Snake. No!

Lady Sneer. His real attachment is to Maria or her fortune; but, finding in his brother a favoured rival, he has been obliged to mask his pretensions, and profit by my assistance.

Snake. Yet still I am more puzzled why you should interest yourself in his success.

Lady Sneer. Heavens! how dull you are! Cannot you surmise the weakness which I hitherto, through shame, have concealed even from you? Must I confess that Charles—that libertine, that extravagant, that bankrupt in fortune and reputation—that he it is for whom I am thus anxious and malicious, and to gain whom I would sacrifice everything?

Snake. Now, indeed, your conduct appears consistent; but how came you and Mr. Surface so confidential?

Lady Sneer. For our mutual interest. I have found him out a long time since. I know him to be artful, selfish, and malicious—in short, a sentimental knave; while with Sir Peter, and indeed with all his acquaintance, he passes for a youthful miracle of prudence, good sense, and benevolence.

Snake. Yes; yet Sir Peter vows he has not his equal in England; and, above all, he praises him as a man of sentiment.

Lady Sneer. True; and with the assistance of his sentiment and hypocrisy he has brought Sir Peter entirely into his interest with regard to Maria; while poor Charles has no friend in the house—though, I fear, he has a powerful one in Maria’s heart, against whom we must direct our scheme.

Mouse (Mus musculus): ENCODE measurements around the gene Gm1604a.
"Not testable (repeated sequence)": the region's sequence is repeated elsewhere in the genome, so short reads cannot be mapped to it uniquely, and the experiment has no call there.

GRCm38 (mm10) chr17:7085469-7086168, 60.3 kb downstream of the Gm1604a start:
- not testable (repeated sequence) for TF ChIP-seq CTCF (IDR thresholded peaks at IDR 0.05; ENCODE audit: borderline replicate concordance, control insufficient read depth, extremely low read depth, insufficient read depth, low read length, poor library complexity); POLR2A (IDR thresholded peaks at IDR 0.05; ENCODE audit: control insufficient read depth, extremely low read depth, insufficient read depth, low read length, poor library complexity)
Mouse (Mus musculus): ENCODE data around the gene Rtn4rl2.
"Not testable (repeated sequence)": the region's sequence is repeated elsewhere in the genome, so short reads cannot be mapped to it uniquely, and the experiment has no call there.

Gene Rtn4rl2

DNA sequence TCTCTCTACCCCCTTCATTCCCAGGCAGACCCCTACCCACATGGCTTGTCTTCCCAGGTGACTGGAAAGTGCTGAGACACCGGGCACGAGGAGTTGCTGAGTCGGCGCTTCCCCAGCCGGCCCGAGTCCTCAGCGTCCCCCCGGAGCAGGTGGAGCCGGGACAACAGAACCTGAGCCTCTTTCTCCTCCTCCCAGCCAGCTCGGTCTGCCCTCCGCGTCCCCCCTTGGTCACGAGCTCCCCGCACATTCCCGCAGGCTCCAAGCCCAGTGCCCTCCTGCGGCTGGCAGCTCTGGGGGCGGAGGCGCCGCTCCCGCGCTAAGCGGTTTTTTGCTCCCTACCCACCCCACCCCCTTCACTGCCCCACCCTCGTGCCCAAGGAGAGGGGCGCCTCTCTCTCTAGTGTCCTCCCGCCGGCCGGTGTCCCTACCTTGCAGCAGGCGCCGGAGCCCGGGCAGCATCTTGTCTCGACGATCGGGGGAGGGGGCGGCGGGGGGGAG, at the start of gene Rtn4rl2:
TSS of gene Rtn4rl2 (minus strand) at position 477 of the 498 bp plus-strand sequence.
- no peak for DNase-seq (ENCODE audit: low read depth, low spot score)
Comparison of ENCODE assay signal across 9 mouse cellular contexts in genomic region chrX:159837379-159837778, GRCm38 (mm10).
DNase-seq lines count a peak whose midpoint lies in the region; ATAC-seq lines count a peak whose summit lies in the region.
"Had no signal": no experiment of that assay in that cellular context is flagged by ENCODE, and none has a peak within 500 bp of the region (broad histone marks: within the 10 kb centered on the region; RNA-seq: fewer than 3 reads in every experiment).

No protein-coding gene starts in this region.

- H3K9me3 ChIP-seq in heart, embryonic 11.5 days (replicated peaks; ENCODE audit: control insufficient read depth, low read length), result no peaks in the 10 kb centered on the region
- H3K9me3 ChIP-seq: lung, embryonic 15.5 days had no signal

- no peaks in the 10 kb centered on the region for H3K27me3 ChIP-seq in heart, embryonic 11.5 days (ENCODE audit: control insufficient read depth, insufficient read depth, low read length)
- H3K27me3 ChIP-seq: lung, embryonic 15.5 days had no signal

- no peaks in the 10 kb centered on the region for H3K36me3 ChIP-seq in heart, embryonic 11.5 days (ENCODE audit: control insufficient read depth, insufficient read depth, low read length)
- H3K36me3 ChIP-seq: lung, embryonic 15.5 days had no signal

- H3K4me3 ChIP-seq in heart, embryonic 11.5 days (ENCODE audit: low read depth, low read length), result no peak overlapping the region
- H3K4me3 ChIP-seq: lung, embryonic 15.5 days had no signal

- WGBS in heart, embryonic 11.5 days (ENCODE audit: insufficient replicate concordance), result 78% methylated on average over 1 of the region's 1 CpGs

Enter Servant.

Ser. Mr. Surface.

Lady Sneer. Show him up.—[Exit Servant.] He generally calls about this time. I don’t wonder at people giving him to me for a lover.

Enter Joseph Surface.

Jos. Surface. My dear Lady Sneerwell, how do you do to-day? Mr. Snake, your most obedient.

Lady Sneer. Snake has just been rallying me on our mutual attachment; but I have informed him of our real views. You know how useful he has been to us; and, believe me, the confidence is not ill-placed.

Jos. Surf. Madam, it is impossible for me to suspect a man of Mr. Snake’s sensibility and discernment.

Lady Sneer. Well, well, no compliments now; but tell me when you saw your mistress, Maria—or, what is more material to me, your brother.

Jos. Surf. I have not seen either since I left you; but I can inform you that they never meet. Some of your stories have taken a good effect on Maria.

Lady Sneer. Ah, my dear Snake! the merit of this belongs to you. But do your brother’s distresses increase?

Jos. Surf. Every hour. I am told he has had another execution in the house yesterday. In short, his dissipation and extravagance exceed anything I have ever heard of.

Lady Sneer. Poor Charles!

Jos. Surf. True, madam; notwithstanding his vices, one can’t help feeling for him. Poor Charles! I’m sure I wish it were in my power to be of any essential service to him; for the man who does not share in the distresses of a brother, even though merited by his own misconduct, deserves—

  By PanEris using Melati.

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